Can nurses do more for patients to reduce vascular access and cardiac complications following PCI?

Higgins, Monica, Theobald, Karen A., & Peters, Jaime (2009) Can nurses do more for patients to reduce vascular access and cardiac complications following PCI? In The Asia Pacific Critical Care 2008 Congress, 30 October - 2 November 2008, Sydney, NSW.

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Percutaneous coronary interventions have increased 50% in Australia, yet vascular and cardiac complications remain ongoing outcome issues for patients. Managing complications is confounded by reduced length of patient stay, yet is an integral component of a cardiac nurses’ scope of practice.

The aim of this study was to highlight in and out of hospital vascular and cardiac complications, for twelve months post patient discharge after PCI. Prospective data was collected from the hospital angioplasty database from 1089 consecutive patients who had PCI procedures from 1 January 2005 to 31 December 2006.

In hospital vascular complications were reported by 391 (35%) of the 1089 patients, following PCI. Of these, 22.4% had haemorrhage only, 7.1% haematoma only. Cardiac complications in hospital were, one death (0.09%) following PCI, three deaths (0.27%) during the same admission and no incidence of myocardial infarction or bypass surgery. Patients who had PCI in 2005 (525) were telephone followed up after discharge at one and twelve months. Surprisingly, ongoing vascular outcomes were noted, with a 2.5% incidence at one month and 4% at 12 months. Cardiac complications were also identified, 51 (9.7%) patients requiring readmission for repeat angiogram, 19 (3.6%) a repeat PCI and 7 (1.3%) patients undergoing bypass surgery.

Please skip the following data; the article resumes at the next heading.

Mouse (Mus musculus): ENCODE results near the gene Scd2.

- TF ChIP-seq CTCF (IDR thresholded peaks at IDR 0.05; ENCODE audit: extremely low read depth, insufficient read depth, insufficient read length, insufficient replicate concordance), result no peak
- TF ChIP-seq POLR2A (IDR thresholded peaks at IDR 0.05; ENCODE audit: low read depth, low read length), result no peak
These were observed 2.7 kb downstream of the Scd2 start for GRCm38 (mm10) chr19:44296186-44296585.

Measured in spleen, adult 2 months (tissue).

This review highlights that vascular and cardiac problems are ongoing issues for PCI patients both in and out of hospital. The results suggest that cardiac nurses focus more on improving the monitoring and discharge care of patients and families for recovery after PCI.

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ID Code: 90187
Item Type: Conference Item (Poster)
Refereed: No
Additional Information: Abstract published in Australian Critical Care, Volume 22, Issue 1, February 2009, Pages 57–58
DOI: 10.1016/j.aucc.2008.12.039
ISSN: 1036-7314
Subjects: Australian and New Zealand Standard Research Classification > MEDICAL AND HEALTH SCIENCES (110000) > NURSING (111000) > Nursing not elsewhere classified (111099)
Divisions: Current > QUT Faculties and Divisions > Faculty of Health
Current > Institutes > Institute of Health and Biomedical Innovation
Copyright Owner: Copyright 2009 Published by Elsevier B.V.
Deposited On: 13 Nov 2015 06:00
Last Modified: 26 Jun 2017 07:01

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